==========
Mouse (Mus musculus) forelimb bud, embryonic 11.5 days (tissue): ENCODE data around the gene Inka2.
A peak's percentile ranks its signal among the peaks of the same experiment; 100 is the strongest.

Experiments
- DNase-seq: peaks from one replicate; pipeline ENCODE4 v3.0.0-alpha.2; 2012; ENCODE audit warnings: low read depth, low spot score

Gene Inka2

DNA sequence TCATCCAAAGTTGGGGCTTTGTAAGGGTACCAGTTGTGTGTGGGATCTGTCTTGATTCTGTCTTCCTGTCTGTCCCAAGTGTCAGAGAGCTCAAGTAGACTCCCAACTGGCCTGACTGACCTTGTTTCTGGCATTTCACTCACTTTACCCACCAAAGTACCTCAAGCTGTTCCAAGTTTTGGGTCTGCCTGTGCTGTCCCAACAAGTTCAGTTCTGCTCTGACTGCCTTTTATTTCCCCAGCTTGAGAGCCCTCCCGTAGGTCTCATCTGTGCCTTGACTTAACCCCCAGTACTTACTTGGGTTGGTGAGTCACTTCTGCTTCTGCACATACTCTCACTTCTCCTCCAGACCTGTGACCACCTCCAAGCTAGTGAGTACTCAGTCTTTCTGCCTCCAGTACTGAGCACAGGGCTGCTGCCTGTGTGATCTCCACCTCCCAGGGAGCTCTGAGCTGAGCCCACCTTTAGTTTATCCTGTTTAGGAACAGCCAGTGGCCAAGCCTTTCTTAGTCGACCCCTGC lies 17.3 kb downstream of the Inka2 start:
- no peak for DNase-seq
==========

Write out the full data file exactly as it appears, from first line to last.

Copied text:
Mouse (Mus musculus) forelimb bud, embryonic 11.5 days (tissue): ENCODE data around the gene Inka2.
A peak's percentile ranks its signal among the peaks of the same experiment; 100 is the strongest.

Experiments
- DNase-seq: peaks from one replicate; pipeline ENCODE4 v3.0.0-alpha.2; 2012; ENCODE audit warnings: low read depth, low spot score

Gene Inka2

DNA sequence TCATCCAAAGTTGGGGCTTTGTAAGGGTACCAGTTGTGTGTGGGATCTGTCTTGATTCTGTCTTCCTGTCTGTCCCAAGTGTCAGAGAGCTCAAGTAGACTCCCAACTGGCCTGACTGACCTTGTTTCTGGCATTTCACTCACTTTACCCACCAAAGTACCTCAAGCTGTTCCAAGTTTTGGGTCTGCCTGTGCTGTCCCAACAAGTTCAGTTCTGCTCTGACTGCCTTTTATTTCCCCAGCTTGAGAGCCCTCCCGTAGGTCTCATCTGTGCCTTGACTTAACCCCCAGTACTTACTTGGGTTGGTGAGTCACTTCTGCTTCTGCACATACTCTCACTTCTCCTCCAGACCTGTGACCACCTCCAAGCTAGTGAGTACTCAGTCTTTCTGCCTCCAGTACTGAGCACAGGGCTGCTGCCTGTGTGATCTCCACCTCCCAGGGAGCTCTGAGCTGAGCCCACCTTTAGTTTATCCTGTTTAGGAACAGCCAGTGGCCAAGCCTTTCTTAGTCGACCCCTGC lies 17.3 kb downstream of the Inka2 start:
- no peak for DNase-seq